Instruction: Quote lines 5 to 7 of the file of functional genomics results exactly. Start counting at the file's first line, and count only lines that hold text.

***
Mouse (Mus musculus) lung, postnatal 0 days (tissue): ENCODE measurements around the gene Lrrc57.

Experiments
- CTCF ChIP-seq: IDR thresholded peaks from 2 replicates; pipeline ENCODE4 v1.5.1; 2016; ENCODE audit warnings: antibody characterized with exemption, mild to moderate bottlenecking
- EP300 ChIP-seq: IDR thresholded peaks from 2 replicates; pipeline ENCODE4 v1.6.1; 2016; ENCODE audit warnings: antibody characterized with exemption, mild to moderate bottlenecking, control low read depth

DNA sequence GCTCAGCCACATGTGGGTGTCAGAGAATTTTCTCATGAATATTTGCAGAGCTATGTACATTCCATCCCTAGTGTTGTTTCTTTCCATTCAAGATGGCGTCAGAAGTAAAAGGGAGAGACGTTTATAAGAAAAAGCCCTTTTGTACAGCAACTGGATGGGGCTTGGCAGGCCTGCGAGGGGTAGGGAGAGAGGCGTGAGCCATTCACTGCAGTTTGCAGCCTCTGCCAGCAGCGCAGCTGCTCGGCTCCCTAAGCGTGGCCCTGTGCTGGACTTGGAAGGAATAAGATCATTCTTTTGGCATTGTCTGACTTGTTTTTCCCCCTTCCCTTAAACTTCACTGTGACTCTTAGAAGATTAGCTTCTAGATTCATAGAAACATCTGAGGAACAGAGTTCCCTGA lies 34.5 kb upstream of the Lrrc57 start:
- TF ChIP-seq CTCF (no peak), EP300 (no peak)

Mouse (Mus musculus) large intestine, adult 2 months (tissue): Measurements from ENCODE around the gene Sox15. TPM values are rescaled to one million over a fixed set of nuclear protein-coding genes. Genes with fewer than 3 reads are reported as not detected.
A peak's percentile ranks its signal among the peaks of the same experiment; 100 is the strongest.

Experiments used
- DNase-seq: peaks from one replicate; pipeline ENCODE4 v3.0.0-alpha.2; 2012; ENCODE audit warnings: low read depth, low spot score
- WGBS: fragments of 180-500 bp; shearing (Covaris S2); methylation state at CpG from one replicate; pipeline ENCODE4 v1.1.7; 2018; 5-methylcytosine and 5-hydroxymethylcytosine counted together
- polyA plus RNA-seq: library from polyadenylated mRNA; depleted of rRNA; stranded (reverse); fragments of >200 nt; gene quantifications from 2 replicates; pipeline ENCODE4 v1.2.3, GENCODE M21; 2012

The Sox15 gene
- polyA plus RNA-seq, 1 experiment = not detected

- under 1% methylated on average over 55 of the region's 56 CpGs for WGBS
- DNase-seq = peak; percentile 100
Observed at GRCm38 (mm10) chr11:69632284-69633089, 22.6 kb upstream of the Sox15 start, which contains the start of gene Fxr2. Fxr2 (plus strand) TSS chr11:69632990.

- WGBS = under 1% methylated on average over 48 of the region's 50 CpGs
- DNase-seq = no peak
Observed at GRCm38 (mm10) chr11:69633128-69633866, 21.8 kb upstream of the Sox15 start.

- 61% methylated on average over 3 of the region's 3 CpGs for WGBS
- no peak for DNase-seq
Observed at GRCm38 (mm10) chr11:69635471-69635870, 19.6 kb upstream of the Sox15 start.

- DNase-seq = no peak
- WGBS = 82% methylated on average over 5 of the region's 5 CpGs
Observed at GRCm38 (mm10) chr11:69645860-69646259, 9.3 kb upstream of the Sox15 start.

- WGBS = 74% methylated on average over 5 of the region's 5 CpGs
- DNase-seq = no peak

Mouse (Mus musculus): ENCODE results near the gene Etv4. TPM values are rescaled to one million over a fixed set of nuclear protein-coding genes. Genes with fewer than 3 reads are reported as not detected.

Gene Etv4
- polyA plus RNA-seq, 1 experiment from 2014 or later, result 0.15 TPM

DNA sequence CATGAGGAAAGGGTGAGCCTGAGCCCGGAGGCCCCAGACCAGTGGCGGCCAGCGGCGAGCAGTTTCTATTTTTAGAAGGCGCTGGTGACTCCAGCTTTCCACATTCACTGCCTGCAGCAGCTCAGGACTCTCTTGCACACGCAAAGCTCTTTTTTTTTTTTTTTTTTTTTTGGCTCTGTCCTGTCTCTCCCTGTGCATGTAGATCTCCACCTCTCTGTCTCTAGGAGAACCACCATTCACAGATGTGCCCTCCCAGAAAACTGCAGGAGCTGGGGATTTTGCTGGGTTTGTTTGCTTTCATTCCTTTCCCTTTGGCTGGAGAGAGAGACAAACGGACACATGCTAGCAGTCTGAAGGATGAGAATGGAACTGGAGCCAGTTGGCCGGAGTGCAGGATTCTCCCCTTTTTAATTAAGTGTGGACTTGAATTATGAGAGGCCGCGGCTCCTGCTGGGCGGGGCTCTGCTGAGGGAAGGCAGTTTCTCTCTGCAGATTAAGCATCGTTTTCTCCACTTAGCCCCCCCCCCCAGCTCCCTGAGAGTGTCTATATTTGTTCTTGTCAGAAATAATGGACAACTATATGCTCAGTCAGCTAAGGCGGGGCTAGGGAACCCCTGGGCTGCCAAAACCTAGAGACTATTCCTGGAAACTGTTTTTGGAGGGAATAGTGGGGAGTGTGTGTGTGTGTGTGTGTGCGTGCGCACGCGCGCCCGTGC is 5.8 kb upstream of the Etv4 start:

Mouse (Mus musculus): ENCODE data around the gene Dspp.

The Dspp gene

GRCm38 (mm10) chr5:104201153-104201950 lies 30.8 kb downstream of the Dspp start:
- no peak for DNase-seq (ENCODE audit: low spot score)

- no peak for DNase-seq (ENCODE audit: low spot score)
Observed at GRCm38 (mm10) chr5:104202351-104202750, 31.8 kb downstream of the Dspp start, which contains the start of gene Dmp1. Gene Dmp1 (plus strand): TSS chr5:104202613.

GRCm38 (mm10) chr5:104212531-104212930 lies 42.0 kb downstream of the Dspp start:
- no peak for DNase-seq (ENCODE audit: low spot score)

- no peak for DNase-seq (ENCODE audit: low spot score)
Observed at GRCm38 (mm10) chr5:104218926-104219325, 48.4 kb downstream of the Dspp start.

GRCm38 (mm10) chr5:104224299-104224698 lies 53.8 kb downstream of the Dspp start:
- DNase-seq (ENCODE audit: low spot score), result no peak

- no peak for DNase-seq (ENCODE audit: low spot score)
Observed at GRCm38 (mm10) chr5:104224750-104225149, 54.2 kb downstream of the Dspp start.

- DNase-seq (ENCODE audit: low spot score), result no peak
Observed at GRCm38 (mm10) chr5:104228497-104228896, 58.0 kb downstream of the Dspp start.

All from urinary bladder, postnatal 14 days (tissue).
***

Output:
DNA sequence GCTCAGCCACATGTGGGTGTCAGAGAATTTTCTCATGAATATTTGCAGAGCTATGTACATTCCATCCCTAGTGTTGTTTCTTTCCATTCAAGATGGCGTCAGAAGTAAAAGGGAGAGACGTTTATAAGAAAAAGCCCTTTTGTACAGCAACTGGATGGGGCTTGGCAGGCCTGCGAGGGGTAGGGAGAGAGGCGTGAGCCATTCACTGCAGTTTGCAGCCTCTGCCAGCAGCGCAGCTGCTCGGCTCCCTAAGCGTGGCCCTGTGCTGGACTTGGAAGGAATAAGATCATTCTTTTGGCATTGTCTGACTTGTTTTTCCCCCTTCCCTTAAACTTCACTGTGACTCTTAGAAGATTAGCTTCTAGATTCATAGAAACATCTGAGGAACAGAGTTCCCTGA lies 34.5 kb upstream of the Lrrc57 start:
- TF ChIP-seq CTCF (no peak), EP300 (no peak)

Mouse (Mus musculus) large intestine, adult 2 months (tissue): Measurements from ENCODE around the gene Sox15. TPM values are rescaled to one million over a fixed set of nuclear protein-coding genes. Genes with fewer than 3 reads are reported as not detected.